Writing in DirectX only gets you running on Windows, Windows Phone, and XBOX, which is a smaller percentage of total devices every year. I'm sure that the DirectX team would like to enable developers to write 3D web apps using DirectX, but they have not announced a web version of DirectX and even if they did, there is no guarantee that Opera, Firefox, Safari, or Chrome would support it. What is more, Microsoft has never made DirectX for non Microsoft operating systems, so when web developers are making their 3D web app and if they actually had a choice between creating one that will run on almost every browser except Internet Explorer and creating one that only works Windows 8, Windows Phone 8, and XBOX 3rd Generation - it's a no brainer - you go with the one that will allow you to reach the most people the fastest with the smallest amount of work.

It has to be frustrating because in today's tech landscape, apps are king over a website. Apps allow developers to not be held back by the limitations of web standards graphics technologies and instead use real hardware accelerated 3D graphics. Bizarrely, though, on Windows 8, the Bing apps instead go backwards and choose to only use web standards graphics tech, meaning that there is no Bing Maps app for Windows Phone or Windows Store with a beautiful 3D globe like they had with Virtual Earth 2005 - 2010. Instead, it's a crappy HTML5 control in the Maps apps on Windows 8 and Windows Phone.

On the other hand, developers of native apps through the Windows Store, Windows Phone Store, XBOX LIVE Marketplace, Apple's App Store, Google's Play store, etc. are forced to pay a percentage of their profits to the store owner and in the case of Apple's app store are forced to even pay Apple a percentage of their ad revenue or in-app sales. If the web standards graphics tech could ever be as good as writing an OpenGL or DirectX native app, then at that point you don't have much incentive to put your app in anyone's store anymore because your website is just as good as any native app and you don't have to pay 30% of your profits to anyone. This also solves having to rewrite your app over and over for three or four different mobile operating systems.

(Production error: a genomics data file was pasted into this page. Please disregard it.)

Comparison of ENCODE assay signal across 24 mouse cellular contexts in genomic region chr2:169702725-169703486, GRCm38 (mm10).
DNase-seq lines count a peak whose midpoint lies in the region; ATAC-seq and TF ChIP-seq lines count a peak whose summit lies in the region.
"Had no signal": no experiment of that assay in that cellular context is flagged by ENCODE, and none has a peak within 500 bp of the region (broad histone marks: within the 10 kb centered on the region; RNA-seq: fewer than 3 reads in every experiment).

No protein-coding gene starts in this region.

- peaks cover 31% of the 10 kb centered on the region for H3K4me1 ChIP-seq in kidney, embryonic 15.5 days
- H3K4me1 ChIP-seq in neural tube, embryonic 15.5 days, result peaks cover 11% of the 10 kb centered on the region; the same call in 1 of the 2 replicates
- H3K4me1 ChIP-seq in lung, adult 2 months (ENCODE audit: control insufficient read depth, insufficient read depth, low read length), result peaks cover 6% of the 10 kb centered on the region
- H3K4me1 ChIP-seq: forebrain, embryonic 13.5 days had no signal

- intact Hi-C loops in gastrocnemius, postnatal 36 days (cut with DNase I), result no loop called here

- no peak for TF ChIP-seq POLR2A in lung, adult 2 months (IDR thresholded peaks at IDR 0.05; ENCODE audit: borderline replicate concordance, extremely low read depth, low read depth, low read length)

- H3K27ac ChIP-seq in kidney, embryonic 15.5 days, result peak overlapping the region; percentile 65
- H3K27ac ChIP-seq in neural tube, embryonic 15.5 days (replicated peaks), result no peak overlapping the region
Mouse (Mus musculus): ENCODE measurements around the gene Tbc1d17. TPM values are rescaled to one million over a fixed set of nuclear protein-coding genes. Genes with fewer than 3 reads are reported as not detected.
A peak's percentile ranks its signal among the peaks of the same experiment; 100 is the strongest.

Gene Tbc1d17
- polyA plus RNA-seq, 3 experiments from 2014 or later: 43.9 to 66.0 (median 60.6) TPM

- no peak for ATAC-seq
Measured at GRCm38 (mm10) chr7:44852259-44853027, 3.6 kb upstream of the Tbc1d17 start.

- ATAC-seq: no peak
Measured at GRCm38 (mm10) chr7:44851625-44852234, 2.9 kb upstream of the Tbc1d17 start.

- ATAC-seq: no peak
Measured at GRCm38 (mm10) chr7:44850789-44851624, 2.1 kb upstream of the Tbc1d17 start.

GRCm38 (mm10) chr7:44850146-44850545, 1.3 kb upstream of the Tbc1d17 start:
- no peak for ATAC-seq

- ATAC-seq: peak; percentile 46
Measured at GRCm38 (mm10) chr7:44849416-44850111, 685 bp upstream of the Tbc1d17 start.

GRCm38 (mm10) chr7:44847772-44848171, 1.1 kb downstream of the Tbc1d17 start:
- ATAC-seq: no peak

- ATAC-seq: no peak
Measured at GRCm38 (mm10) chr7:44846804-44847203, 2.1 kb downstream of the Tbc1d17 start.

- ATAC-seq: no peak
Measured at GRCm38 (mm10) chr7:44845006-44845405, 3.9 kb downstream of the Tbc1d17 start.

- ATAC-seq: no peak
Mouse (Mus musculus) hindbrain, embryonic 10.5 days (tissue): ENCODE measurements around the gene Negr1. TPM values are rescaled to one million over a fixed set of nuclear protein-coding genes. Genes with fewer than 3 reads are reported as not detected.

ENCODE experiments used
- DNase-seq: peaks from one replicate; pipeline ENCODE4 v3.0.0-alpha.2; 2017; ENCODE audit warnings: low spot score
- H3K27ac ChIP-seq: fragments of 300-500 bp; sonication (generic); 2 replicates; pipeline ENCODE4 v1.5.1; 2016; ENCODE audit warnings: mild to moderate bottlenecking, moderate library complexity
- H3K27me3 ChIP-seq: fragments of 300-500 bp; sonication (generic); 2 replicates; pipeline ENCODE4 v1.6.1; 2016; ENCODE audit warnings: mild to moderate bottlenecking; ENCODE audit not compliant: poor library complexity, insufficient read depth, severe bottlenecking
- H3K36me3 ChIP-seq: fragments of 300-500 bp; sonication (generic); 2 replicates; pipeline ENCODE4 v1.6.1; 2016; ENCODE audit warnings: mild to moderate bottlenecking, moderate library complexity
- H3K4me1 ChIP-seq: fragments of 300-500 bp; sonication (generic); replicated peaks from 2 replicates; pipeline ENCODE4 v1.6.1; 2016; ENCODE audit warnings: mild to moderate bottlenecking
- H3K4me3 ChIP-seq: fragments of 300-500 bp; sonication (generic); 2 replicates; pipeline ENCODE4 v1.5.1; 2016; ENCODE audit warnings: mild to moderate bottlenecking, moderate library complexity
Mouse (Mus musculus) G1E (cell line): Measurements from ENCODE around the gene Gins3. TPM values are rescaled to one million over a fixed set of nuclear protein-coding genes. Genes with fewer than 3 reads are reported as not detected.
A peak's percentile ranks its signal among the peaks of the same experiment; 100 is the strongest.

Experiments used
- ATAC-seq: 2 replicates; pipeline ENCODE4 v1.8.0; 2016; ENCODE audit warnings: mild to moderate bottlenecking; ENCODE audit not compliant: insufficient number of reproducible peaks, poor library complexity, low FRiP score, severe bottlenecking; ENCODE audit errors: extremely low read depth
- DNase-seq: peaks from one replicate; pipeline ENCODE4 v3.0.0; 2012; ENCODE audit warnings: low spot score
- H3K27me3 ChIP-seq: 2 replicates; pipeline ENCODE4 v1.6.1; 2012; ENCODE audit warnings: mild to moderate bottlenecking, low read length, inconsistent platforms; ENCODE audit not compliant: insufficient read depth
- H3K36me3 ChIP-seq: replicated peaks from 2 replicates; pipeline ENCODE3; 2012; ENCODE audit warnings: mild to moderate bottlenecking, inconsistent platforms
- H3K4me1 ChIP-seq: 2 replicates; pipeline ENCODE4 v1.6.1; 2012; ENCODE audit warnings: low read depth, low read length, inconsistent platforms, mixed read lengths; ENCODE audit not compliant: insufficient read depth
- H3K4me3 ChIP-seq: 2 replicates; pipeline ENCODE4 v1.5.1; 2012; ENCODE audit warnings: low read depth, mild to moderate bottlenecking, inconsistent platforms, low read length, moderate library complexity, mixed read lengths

If web standards do reach that level of quality and web standards tech really does work equally well in all browsers, then all of the heartache of being on a platform that an app developer refuses to commit time to support goes away. Android users who are waiting for Photosynth's mobile panorama app can understand the goodness here or Windows Phone users who are tired of being left out of being able to upload photos to Instagram, etc.

On the other hand, if we do reach a point where a web app is just as fast and visually impressive as a native app, then it doesn't matter what operating system you're using anymore and this has to be somewhat concerning for Microsoft's Windows teams - which may explain why Steve Ballmer announced that Microsoft was changing their strategy from being a software company to a devices and services company.

Clearly, being able to create specific hardware to run your software correctly is important to your end users having a good experience and also, if you create services which run across all operating systems, then you can remain relevant to people, regardless of whether they're running Windows or not.

Anyway... sorry for wandering off topic a bit. I hope I answered your question at the top. Some of this is just me thinking out loud and finding resolution to a few things that have been bothering me for a while..
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Zack Shahin

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Thank you for a comprehensive reply.

Zack Shahin, PE
San Francisco
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Nathanael Lawrence

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Zack, just a small update:

Photosynth is currently working on their WebGL viewer since Internet Explorer 11 has launched with WebGL support.

They have launched a beta or 'Technical Preview' to give users a look at what's to come, but their new viewer doesn't open photosynths from the original or stitched panoramas from Microsoft ICE or Photosynth's mobile panorama apps yet.

Instead, there are four new synth types which are technically subcategories of original photosynths: Spins, Walks, Walls, and Parallax Panoramas (where the photos are not merged and blended).

They do say that they plan to support stitched panoramas in their WebGL viewer in the future (which is good news for Internet Explorer 11 users on Windows 7 and Windows 8.1) but they report that they may not port the original Photosynth viewer to WebGL which is disturbing to me since Silverlight is not usable on the Metro IE on desktop, tablet, phone, or XBOX or on older versions of IE on Windows Vista + XP.

Thankfully, some months ago they did add support for their HTML5 stitched panorama viewer to Metro IE on Windows 8 and 8.1

If you'd like to try their preview of 'the new Photosynth' or 'Photosynth 2' as it is informally called, then visit

Additional information:
Demo at TED Global 2013:
Overview Video Demo:
Video Tutorial:
About page:
Help page:

If you'd like some insight into the development history, I recommend Eric Stollnitz' talk from MIX '11:
Additional video demos listed at